Bridging the Gap between Phonics and Comprehension

Betty - posted on 05/09/2010 ( 5 moms have responded )

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Perhaps the greatest obstacle to reading comprehension is that traditional reading programs fail to adequately address precursor skills - phonemic awareness and phonics taught in a direct and systematic fashion. Those two function as an aid in allowing students to derive meaning from print, the ultimate purpose for reading. Holistic practitioners will probably take exception to that but in doing so fail to see the symbiosis that exists between phonics and comprehension. You can't comprehend what you can't decode. If we could bridge this chasm, we would see that phonics opens doors that allow children full participation in a whole language world.

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Samantha - posted on 05/17/2010

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Thanks Betty! I do notice that when he is reading an informational book, he can pretty much tell me about all the facts he read in it! He really likes to read books with facts as opposed to story books. He also tends to be very hands on while "looking" at things to figure out what it might do. I will be reading with my son tonight and will have him read out loud to gauge how fast he is reading. Hopefully they'll be reading another chapter book.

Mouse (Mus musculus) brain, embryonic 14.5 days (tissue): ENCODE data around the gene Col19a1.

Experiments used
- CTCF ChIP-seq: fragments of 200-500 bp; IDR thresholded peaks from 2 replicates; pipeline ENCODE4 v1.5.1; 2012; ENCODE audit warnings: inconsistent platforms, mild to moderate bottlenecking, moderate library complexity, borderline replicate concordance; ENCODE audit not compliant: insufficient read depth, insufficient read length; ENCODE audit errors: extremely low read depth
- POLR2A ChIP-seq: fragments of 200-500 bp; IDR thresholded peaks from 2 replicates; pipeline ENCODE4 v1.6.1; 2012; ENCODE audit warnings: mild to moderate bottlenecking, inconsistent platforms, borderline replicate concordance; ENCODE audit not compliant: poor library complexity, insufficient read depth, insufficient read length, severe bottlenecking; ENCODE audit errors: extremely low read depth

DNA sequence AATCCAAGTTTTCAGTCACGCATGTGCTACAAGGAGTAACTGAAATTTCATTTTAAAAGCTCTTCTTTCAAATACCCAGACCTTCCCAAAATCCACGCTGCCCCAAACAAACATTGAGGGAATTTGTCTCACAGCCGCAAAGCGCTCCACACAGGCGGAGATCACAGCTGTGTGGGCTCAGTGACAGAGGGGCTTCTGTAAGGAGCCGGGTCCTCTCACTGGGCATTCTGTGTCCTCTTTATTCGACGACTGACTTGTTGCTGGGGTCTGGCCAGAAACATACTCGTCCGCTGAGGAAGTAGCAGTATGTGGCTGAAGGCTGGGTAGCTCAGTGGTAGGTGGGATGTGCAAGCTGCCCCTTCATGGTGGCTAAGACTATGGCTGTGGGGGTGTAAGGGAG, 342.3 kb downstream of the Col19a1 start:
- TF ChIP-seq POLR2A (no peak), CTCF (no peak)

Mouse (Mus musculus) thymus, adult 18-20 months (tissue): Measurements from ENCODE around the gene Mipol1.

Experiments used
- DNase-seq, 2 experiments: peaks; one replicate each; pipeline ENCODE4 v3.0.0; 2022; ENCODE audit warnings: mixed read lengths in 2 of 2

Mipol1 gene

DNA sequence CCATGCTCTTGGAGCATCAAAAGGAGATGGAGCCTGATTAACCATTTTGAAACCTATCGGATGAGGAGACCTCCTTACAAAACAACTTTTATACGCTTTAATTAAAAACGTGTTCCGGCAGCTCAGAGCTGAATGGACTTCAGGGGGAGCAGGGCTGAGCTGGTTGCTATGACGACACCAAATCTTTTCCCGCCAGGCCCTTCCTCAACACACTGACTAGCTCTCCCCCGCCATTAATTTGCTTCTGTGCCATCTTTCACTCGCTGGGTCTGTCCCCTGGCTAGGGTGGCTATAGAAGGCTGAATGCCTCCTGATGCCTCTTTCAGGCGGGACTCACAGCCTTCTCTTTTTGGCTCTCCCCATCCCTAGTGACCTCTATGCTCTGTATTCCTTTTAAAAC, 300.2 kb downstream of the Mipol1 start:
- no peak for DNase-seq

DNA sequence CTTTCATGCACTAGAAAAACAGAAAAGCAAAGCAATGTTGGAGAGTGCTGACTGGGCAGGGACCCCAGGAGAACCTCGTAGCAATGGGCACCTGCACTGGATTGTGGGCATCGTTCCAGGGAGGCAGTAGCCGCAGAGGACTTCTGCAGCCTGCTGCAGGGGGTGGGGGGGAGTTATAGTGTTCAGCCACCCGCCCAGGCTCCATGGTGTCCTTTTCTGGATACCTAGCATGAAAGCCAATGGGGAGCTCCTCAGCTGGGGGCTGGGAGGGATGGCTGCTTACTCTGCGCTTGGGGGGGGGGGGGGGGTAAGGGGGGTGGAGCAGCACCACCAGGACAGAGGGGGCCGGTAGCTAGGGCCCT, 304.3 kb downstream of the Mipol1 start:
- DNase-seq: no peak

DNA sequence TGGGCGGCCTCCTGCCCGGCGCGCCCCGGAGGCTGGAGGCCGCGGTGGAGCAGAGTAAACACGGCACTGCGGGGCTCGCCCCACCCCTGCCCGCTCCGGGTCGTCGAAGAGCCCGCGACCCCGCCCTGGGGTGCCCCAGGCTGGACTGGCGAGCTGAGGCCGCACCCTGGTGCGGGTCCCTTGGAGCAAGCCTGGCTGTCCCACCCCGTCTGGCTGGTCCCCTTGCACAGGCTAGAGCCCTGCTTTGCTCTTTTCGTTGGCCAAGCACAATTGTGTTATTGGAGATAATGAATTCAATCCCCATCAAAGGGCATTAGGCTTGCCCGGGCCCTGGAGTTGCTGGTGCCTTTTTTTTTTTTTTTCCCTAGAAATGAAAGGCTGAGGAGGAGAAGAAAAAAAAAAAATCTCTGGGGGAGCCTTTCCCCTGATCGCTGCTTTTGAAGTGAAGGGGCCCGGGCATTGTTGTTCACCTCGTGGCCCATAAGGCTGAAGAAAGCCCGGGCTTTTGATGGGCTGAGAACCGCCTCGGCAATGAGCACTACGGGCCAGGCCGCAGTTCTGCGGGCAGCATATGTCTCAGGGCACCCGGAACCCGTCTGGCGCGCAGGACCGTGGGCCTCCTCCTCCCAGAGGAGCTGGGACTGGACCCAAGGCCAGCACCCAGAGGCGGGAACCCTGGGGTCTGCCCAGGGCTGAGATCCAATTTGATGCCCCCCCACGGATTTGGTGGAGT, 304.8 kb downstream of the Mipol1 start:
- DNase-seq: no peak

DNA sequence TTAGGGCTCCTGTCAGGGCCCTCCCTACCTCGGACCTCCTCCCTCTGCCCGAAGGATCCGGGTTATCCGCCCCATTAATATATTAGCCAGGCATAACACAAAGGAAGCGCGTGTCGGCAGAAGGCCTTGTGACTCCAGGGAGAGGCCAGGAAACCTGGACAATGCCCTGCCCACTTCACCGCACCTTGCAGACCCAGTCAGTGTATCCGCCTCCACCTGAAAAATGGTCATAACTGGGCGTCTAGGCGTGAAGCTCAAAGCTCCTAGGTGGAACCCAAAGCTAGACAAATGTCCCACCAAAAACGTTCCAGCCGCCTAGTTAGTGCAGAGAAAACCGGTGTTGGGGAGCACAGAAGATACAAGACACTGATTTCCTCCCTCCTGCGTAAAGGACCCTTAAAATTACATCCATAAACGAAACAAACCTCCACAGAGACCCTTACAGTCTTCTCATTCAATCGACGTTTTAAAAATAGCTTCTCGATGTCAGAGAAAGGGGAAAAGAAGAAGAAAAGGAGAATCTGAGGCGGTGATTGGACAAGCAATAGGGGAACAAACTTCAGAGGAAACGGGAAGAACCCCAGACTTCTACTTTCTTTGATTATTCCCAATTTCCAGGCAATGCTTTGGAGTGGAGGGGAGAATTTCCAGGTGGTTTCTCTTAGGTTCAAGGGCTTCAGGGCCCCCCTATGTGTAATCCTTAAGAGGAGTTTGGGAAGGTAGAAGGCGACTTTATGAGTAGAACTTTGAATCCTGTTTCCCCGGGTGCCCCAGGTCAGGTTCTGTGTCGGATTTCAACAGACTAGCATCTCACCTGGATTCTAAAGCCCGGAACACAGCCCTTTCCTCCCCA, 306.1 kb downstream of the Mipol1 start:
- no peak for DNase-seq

He recognizes so many different words and families at this point. I am just so impressed with his reading and spelling thus far, as everybody around him is. He hasn't had lower than a 100 on his spelling tests this year! They often have 2-4 bonus words on their tests. "Echolocation" was one of the bonus words of the last two weeks. The poor child knows how to spell all of his words on the first day they are given to him and can give the definition as well. Unfortunately they have to practice the words for two weeks before their test. I suppose what I'm saying is that it's not that he doesn't understand what he's reading. He knows how to find the meaning of a word he doesn't understand in the text. And if he can't do that, he asks. I think, maybe like me, he doesn't really know what the teacher wants to know about a book when she says retell it. I had an issue with this as well, as a child. I am fairly bright, but all I could think was, do you want a book report or just some basics. He was able to retell his latest story to me over the weekend without having the book on hand. I did give him some prompts but nothing to really give anything away. We'll keep practicing with your suggestions and let you know how it goes. This child could be one of our future "honest" politicians! LOL He was giving speeches to us before he could actually talk- it was all babble- and would pause for applause from us. His teacher thinks maybe he could be a financial advisor also, as he is amazing at math. We're practicing his multiplication at home with him already.